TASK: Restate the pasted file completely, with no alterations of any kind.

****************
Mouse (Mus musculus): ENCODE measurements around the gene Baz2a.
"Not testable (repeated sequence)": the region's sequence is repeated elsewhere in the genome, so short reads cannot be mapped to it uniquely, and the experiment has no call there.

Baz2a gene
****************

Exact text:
Mouse (Mus musculus): ENCODE measurements around the gene Baz2a.
"Not testable (repeated sequence)": the region's sequence is repeated elsewhere in the genome, so short reads cannot be mapped to it uniquely, and the experiment has no call there.

Baz2a gene